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Microbial distribution in Mudbank regions off Alappuzha, South-west coast of India.
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  • Dr.Jasna Vijayan,
  • PARVATHI AMMINI,
  • Pradeep Ram Angia Sriram,
  • Maheswari Nair,
  • Telesphore Sime-Ngando
Dr.Jasna Vijayan
Cochin University of Science and Technology
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PARVATHI AMMINI
Cochin University of Science and Technology

Corresponding Author:[email protected]

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Pradeep Ram Angia Sriram
LMGE
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Maheswari Nair
National Institute of Oceanography CSIR
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Telesphore Sime-Ngando
LMGE
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Abstract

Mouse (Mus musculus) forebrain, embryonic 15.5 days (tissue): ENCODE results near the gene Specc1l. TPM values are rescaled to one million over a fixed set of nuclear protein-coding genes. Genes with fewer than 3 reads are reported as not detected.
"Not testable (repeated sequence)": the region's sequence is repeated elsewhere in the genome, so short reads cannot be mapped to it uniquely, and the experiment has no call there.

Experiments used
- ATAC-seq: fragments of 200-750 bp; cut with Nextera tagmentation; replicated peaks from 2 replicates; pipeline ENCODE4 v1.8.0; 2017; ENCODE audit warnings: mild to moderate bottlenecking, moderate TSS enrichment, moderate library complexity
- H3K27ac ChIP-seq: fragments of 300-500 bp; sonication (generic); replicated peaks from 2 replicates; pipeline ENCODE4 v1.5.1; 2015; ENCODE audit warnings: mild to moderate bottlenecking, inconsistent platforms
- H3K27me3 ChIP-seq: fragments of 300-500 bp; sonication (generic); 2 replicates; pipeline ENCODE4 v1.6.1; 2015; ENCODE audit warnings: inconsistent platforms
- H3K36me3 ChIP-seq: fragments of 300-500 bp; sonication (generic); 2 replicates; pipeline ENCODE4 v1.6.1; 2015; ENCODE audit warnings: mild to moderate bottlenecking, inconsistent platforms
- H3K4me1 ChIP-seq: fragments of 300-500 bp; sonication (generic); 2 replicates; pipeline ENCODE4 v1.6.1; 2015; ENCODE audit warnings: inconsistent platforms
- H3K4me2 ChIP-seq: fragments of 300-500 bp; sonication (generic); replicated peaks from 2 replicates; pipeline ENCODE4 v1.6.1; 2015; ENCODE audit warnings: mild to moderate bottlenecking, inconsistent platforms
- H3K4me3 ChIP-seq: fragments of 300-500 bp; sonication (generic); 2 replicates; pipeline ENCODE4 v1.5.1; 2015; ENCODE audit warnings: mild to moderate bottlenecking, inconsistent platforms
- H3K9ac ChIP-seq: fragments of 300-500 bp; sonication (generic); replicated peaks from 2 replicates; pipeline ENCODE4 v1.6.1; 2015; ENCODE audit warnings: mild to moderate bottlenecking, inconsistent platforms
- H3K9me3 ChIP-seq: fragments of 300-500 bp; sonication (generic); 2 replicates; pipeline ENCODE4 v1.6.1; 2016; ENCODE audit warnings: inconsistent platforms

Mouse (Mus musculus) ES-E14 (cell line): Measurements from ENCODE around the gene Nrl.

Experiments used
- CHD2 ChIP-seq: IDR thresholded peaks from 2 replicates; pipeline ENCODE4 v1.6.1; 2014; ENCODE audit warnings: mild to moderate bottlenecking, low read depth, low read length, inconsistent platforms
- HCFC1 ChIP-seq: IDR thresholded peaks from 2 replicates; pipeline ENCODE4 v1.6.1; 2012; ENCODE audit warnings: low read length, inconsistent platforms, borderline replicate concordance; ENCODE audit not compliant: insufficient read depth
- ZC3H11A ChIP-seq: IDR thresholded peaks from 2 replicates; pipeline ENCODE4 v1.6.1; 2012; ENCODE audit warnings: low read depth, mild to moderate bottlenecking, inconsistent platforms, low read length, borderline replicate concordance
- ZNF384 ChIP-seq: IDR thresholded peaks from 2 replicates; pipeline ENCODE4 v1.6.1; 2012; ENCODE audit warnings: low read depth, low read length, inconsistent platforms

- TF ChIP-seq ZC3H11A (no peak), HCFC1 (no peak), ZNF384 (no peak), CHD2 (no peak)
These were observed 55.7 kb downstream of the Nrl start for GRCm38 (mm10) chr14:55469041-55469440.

The coastal waters of Kerala, in the southeastern Arabian Sea (SEAS), are unique during the Southwest monsoon season due to the concurrent occurrence of two physical processes, the upwelling and Mudbanks. However, little is known about the viral ecology and activity in a system where upwelling and mudbanks coexist, though it is generally recognized that microbial assemblages play a vital role in the food web dynamics of marine systems, particularly in upwelling. Water samples were taken from three locations, M1, M2, and M3, off Alappuzha, on the southwest coast of India to examine the viral activity and distribution. An 18-week study in 2014 and a 16-week study in 2016 on a weekly/biweekly interval were carried out from April to September, which were categorized into three seasons April to May, as pre-monsoon, June to August as monsoon, and September period as late-monsoon. The dissolved oxygen levels showed the incursion of hypoxic waters in all the stations during the peak upwelling period. Upwelling signals were prominent in all the stations, but Mudbank and upwelling co-occurred at M2 alone during monsoon. The abundance of viruses ranged from 0.86 to 15.68×106 Viral like Particles (VLPs mL-1) and prokaryotic abundance ranged from 2.73-16.26×105 cells mL-1. Viral and prokaryotic abundance was significantly higher in the monsoon compared to pre and late-monsoon. Based on Transmission electron microscopy (TEM) results, the non-tailed viruses constituted the major (43%) proportion of the total viruses during this study region. However, the viral production rates and viral-mediated bacterial mortality were high in the pre-monsoon compared to the monsoon and late-monsoon periods. There was no obvious effect of Mudbanks on viral dynamics and the observed variations in virological and hydrological features were governed mainly by coastal upwelling.